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Want to improve your CX? Start with your Net Promoter Score

Chart a path for CX success by benchmarking your score, your skills, and your technology.

Summary

Improve your CX with Net Promoter Score, soft skills, and innovative technology.

Read time: 5 minutes

Apple. Disney. Amazon. Microsoft. There’s a common denominator in the success of these titans of industry, and it’s more than the tech. The most visionary and influential organizations of the last few decades have all excelled at one thing creating exceptional customer experiences. These companies build their businesses around their customers, and they have the data to prove it works.

But prioritizing CX isn’t just for the titans anymore. The past few years have accelerated the pace of digital transformation to breakneck speeds, and everyone in every market has had to keep pace. With the massive shifts in the way we learn, work, and live, our world is more connected than ever before bringing unique challenges to businesses across industries. DNBs (Digital Native Brands) emerged, increasing the competitive landscape. Technology demands rose sharply and abruptly, straining budgets. And in this new world, customers came to expect secure, seamless, and satisfying experiences from the companies they do business with or they will find them elsewhere.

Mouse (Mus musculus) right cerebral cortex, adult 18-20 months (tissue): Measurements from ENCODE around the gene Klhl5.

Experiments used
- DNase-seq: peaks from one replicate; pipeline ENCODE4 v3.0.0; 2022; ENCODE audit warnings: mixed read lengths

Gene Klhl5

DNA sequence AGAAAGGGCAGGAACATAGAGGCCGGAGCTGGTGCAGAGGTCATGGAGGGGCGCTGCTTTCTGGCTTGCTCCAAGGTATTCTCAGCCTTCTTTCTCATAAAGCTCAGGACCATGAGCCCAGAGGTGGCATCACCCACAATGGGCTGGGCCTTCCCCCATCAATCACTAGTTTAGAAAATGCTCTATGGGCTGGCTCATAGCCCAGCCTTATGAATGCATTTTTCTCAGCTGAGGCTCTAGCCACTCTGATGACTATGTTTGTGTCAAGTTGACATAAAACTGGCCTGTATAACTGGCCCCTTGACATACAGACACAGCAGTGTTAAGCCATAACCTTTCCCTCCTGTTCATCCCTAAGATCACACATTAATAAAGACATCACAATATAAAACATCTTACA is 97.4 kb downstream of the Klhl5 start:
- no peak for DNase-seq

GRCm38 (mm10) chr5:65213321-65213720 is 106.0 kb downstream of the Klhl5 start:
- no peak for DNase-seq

So, if CX is a major focus area for your organization (as it likely is), where do you start?

Your Net Promoter Score℠ is the best bet.

Forget trying to undercut competitors’ prices; providing a superior customer experience is swiftly becoming the priority for brands attempting to differentiate themselves from their competition.¹

Understanding the Net Promoter Score

Net Promoter Score is said by some to be the “holy grail” for understanding customer satisfaction, and in turn, customer loyalty. It’s a simple score between -100 to 100 that helps organizations rank themselves both independently and within their industry.

However, organizations are discovering that it can be used for more than just benchmarking themselves over time. It can shape cultural change, improve experiences, and build happier, longer-lasting customer relationships. These ultimately will impact the business on a financial level.

And it all starts with just one question.

How likely is it that you would recommend [Organization X] to a friend or colleague?

Respondents score from 0 (not at all likely) to 10 (extremely likely) and fall within three categories: Detractors (0-6); Passives (7-8); and Promoters (9-10). Promoters are your happy customers, your brand loyalists, your ambassadors. Passives are satisfied with your product or service but won’t advocate on your behalf. Detractors are, at best, unhappy customers but can turn into former customers or disparaging reviewers.